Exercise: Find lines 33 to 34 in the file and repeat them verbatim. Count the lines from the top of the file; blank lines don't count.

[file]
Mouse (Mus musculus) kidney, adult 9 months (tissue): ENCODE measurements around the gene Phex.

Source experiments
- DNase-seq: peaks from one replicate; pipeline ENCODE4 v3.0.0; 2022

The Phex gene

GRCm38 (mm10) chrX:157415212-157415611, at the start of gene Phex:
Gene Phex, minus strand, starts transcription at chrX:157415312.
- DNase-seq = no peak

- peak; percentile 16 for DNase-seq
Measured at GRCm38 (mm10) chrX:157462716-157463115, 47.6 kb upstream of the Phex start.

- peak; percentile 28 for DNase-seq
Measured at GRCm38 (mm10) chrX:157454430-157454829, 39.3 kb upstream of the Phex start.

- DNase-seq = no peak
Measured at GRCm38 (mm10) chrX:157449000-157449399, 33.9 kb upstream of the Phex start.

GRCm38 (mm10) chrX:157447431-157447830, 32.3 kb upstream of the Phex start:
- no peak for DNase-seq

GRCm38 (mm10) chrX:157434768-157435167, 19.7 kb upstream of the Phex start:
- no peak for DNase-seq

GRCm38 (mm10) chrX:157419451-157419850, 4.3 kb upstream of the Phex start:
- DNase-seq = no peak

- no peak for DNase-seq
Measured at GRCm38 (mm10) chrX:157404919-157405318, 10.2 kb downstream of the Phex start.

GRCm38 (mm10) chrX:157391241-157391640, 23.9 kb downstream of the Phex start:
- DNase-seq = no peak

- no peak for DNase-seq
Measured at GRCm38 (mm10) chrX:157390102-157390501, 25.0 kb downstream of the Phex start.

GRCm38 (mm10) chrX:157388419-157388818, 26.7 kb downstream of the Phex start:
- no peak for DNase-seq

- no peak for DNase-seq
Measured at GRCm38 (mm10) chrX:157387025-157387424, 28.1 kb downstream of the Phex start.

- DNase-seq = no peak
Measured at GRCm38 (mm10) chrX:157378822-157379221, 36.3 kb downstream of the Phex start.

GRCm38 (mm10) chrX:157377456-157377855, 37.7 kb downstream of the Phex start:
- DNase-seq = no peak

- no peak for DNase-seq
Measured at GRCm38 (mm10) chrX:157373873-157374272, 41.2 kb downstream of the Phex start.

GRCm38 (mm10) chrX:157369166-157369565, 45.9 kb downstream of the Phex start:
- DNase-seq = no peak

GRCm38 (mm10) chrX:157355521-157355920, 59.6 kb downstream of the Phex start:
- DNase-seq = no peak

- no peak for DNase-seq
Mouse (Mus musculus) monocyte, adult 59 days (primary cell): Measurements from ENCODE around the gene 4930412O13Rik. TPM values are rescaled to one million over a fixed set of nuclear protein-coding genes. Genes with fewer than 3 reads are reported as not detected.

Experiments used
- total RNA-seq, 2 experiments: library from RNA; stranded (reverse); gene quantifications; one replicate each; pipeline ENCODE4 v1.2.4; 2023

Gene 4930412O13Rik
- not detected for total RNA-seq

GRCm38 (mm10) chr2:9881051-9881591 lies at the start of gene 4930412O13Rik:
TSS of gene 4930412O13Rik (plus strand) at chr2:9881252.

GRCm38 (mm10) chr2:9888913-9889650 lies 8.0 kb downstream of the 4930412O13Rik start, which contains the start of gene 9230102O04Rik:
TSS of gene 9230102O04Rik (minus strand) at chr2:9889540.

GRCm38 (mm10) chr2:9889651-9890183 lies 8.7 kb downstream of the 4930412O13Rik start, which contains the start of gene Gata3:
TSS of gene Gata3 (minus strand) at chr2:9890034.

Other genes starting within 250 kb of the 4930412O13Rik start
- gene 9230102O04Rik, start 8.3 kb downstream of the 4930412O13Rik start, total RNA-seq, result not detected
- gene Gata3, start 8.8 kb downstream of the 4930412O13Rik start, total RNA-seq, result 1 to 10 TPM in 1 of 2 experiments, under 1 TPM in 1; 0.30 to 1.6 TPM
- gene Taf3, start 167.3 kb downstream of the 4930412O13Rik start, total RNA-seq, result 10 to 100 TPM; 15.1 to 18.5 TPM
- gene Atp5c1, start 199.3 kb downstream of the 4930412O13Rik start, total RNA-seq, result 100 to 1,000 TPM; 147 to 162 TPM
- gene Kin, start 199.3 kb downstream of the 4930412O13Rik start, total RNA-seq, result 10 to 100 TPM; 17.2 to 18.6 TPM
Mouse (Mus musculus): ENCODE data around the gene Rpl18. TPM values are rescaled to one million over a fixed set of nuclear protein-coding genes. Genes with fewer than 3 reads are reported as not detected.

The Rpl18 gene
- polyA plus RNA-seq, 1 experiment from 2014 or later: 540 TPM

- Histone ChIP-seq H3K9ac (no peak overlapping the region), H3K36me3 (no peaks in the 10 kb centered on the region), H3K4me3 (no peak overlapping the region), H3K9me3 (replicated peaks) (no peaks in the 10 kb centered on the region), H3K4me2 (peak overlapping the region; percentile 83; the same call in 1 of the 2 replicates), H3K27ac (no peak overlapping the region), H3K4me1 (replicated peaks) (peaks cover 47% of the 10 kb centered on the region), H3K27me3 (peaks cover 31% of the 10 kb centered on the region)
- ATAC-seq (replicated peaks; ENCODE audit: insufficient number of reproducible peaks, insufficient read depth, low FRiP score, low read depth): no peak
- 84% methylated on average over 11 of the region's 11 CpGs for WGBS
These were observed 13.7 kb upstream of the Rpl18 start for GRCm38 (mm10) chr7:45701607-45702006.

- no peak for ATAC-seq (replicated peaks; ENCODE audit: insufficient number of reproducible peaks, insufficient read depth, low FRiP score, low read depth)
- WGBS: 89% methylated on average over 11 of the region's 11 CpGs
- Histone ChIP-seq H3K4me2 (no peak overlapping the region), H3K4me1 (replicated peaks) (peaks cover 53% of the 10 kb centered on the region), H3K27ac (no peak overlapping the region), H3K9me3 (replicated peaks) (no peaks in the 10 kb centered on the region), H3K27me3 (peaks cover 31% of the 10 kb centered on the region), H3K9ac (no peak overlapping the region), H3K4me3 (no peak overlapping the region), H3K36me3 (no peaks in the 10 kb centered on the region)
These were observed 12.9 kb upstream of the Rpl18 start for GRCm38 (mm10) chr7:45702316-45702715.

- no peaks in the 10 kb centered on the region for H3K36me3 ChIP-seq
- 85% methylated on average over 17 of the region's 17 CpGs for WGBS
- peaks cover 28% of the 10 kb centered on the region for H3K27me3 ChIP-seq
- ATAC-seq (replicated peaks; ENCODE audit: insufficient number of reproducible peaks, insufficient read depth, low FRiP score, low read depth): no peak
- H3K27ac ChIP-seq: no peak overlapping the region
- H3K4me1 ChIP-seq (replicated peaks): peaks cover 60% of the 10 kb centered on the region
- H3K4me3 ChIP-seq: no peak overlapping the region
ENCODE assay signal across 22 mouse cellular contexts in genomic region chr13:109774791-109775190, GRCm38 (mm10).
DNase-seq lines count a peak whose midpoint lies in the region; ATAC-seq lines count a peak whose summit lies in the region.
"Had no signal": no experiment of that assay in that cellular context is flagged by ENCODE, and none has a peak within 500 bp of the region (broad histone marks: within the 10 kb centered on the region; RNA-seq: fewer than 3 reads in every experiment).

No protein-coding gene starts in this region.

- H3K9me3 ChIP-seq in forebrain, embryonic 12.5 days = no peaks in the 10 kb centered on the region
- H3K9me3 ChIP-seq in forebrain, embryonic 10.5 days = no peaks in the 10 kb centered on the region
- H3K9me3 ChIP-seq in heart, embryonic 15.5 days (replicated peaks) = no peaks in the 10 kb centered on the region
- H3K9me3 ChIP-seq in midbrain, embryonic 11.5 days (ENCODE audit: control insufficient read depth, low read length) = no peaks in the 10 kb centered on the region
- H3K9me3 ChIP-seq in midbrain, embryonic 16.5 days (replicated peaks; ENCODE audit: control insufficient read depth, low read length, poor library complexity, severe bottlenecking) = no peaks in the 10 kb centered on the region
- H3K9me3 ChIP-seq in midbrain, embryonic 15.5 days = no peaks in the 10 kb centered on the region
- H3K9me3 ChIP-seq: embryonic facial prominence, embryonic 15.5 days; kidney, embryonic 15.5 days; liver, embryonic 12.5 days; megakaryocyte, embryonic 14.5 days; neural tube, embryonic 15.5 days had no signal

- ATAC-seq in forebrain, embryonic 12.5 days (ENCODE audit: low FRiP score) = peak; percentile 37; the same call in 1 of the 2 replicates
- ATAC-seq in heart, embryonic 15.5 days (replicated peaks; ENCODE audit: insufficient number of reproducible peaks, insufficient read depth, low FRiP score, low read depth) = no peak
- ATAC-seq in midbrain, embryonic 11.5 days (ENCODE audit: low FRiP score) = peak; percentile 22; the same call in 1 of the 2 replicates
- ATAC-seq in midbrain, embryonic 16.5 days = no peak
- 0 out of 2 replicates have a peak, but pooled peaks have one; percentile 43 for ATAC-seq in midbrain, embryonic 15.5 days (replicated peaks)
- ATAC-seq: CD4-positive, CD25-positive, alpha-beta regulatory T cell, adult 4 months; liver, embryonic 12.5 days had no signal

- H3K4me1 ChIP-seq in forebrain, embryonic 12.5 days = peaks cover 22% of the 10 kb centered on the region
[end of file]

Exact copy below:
- DNase-seq = no peak

- no peak for DNase-seq